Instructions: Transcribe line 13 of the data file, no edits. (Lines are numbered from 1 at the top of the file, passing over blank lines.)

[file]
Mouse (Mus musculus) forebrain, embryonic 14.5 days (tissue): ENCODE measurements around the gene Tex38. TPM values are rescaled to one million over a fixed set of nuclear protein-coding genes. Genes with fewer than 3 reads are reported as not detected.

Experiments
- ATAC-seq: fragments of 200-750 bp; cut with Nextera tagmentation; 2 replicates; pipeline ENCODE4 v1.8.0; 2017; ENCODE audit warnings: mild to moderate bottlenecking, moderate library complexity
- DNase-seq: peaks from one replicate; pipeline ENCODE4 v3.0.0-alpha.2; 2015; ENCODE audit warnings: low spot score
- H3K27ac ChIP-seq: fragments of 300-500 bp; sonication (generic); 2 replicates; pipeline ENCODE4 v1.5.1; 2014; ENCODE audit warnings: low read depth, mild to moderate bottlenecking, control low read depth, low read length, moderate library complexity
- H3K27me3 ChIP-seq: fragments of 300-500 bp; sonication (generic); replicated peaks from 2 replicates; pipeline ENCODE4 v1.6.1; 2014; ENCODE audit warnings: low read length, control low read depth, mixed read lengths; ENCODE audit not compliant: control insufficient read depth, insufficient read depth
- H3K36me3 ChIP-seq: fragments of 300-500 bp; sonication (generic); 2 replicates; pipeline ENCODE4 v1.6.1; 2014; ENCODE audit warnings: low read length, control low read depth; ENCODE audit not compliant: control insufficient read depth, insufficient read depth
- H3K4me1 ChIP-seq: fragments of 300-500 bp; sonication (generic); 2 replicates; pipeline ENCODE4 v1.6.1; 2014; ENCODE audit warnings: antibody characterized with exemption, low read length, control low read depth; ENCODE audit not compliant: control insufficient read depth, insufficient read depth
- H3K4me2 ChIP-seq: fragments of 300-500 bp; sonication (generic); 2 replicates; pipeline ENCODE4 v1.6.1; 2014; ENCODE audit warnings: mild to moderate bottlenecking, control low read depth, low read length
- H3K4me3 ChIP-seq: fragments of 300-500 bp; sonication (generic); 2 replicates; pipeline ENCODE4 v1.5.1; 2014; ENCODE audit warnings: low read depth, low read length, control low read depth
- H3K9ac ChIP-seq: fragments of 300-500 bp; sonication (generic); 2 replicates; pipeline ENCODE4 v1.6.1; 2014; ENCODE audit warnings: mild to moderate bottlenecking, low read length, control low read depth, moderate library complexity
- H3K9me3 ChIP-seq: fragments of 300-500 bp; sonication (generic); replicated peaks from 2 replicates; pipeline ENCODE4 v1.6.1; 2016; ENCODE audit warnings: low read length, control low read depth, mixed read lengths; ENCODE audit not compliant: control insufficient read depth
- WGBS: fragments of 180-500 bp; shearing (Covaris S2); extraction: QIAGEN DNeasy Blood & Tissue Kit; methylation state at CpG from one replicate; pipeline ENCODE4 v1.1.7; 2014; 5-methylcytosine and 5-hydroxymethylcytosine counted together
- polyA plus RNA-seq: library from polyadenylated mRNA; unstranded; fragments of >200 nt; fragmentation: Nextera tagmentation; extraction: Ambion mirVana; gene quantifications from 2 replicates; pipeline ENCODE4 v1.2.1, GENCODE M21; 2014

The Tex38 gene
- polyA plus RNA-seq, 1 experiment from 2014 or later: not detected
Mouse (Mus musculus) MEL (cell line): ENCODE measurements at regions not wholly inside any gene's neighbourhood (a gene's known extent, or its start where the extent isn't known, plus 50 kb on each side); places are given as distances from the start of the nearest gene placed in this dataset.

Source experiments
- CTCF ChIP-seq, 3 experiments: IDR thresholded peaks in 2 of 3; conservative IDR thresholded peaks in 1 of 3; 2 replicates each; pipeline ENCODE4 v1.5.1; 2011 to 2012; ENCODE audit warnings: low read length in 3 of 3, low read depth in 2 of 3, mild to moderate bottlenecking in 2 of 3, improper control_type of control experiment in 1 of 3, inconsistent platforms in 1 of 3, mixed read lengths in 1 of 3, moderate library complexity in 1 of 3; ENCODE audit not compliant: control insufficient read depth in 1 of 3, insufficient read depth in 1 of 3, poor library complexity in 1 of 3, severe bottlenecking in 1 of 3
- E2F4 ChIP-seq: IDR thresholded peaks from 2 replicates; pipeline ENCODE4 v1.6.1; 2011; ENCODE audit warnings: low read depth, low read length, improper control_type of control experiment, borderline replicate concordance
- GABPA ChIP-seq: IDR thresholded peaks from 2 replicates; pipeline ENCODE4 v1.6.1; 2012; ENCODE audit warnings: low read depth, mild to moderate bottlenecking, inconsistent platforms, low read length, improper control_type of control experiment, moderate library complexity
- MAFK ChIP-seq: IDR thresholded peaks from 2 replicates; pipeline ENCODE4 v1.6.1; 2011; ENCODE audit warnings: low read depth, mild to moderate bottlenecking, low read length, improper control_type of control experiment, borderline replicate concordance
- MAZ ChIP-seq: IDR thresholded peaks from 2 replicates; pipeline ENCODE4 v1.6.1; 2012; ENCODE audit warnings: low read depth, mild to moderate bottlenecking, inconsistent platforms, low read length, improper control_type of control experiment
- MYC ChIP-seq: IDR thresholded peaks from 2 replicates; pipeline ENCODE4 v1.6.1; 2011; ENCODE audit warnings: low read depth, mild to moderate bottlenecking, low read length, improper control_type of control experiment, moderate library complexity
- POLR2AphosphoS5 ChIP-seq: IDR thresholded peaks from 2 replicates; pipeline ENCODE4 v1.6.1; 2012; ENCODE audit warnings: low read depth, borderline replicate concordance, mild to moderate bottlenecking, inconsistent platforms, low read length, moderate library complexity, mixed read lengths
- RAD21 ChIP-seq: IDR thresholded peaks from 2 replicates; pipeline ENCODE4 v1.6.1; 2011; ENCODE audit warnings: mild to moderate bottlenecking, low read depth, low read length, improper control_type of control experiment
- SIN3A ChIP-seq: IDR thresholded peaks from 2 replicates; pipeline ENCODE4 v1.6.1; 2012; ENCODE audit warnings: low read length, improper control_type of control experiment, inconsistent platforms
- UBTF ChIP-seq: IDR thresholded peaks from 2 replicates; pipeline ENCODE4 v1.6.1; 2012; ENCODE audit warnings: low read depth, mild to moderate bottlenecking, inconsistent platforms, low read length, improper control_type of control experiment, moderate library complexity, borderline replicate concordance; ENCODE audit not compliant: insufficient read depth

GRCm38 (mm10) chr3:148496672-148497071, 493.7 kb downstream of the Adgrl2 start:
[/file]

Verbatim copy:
- WGBS: fragments of 180-500 bp; shearing (Covaris S2); extraction: QIAGEN DNeasy Blood & Tissue Kit; methylation state at CpG from one replicate; pipeline ENCODE4 v1.1.7; 2014; 5-methylcytosine and 5-hydroxymethylcytosine counted together